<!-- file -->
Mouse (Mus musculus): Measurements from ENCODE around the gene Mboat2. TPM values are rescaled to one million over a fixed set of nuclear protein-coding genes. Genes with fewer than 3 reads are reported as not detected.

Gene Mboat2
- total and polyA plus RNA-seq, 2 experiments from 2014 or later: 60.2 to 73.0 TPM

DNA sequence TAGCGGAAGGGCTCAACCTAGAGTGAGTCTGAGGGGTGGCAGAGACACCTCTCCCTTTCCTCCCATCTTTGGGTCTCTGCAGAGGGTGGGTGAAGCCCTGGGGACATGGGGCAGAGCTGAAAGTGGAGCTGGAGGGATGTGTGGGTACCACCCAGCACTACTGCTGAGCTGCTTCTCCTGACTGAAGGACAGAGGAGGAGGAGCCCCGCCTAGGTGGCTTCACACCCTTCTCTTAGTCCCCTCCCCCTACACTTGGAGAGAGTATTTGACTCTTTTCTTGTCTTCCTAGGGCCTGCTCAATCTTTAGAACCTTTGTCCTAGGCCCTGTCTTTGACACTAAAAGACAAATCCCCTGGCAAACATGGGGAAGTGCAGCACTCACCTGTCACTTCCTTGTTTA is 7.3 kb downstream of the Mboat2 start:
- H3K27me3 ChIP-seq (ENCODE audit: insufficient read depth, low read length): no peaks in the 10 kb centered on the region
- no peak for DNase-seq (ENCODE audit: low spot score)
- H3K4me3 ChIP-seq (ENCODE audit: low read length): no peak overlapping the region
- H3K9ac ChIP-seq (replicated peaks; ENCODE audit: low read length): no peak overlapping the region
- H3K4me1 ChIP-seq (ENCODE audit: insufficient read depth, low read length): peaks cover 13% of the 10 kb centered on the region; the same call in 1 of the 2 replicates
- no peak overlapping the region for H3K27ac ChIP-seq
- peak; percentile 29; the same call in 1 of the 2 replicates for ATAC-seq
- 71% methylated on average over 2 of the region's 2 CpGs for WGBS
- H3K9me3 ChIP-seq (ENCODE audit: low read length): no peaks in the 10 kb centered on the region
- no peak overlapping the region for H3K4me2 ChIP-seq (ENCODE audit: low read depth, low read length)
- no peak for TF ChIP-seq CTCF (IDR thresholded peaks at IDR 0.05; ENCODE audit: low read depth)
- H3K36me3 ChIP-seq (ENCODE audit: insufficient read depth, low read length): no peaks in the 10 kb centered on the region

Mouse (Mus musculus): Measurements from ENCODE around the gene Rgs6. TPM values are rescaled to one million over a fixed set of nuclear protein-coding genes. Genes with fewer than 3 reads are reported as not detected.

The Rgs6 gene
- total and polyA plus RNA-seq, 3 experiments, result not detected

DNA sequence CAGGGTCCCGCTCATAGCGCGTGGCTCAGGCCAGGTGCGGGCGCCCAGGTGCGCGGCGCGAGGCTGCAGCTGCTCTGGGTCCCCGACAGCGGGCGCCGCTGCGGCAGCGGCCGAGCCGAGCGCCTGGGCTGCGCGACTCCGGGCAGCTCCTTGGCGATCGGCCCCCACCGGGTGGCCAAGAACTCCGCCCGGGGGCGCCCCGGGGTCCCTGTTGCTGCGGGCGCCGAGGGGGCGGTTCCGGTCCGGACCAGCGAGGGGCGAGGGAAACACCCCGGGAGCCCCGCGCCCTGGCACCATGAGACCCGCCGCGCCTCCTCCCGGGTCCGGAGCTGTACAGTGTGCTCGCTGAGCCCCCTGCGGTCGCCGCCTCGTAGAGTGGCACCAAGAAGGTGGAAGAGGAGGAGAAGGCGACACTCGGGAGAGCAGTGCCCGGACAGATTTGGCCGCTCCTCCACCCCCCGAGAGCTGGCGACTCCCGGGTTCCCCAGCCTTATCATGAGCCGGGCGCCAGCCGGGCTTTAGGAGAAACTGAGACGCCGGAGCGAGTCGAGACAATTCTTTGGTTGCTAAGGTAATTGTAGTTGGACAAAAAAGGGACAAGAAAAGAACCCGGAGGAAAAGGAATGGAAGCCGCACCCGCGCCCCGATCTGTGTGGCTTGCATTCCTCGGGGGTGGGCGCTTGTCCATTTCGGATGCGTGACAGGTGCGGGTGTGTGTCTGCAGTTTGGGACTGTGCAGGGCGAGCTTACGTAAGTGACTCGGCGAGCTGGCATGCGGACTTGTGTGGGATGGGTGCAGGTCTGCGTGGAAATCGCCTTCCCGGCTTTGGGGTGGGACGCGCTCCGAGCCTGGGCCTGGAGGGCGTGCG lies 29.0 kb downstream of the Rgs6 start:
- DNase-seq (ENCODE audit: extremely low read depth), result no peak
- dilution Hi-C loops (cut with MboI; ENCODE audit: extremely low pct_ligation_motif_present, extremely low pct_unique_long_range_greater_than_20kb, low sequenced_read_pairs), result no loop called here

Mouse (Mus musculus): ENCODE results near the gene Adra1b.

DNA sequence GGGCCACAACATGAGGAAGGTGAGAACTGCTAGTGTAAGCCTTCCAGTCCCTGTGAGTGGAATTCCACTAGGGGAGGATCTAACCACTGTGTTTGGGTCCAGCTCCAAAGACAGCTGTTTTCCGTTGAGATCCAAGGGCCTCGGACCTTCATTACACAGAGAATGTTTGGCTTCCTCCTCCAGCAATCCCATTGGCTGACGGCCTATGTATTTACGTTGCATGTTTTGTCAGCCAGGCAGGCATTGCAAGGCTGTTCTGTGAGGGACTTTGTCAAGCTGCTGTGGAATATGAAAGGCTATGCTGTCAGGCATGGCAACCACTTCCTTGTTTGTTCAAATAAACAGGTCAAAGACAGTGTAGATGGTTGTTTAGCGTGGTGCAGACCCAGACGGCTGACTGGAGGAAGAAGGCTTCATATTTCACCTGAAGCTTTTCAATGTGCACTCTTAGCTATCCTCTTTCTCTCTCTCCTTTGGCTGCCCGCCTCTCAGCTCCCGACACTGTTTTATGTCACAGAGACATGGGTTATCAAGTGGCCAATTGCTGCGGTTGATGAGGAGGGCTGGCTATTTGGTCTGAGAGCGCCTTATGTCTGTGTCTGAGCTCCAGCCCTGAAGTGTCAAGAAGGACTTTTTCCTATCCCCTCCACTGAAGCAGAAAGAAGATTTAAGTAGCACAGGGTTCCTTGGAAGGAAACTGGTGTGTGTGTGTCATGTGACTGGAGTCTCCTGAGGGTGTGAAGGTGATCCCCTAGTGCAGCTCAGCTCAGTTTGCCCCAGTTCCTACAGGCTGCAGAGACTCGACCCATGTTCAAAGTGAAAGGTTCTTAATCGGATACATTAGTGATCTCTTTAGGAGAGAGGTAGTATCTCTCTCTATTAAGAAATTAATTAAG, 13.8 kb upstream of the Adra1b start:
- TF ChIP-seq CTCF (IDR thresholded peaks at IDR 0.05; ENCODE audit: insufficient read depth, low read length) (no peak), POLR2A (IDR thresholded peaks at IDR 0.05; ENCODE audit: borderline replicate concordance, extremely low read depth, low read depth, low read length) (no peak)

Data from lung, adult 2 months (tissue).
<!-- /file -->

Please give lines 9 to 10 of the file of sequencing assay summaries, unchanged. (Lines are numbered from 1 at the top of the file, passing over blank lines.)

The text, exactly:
- H3K4me1 ChIP-seq (ENCODE audit: insufficient read depth, low read length): peaks cover 13% of the 10 kb centered on the region; the same call in 1 of the 2 replicates
- no peak overlapping the region for H3K27ac ChIP-seq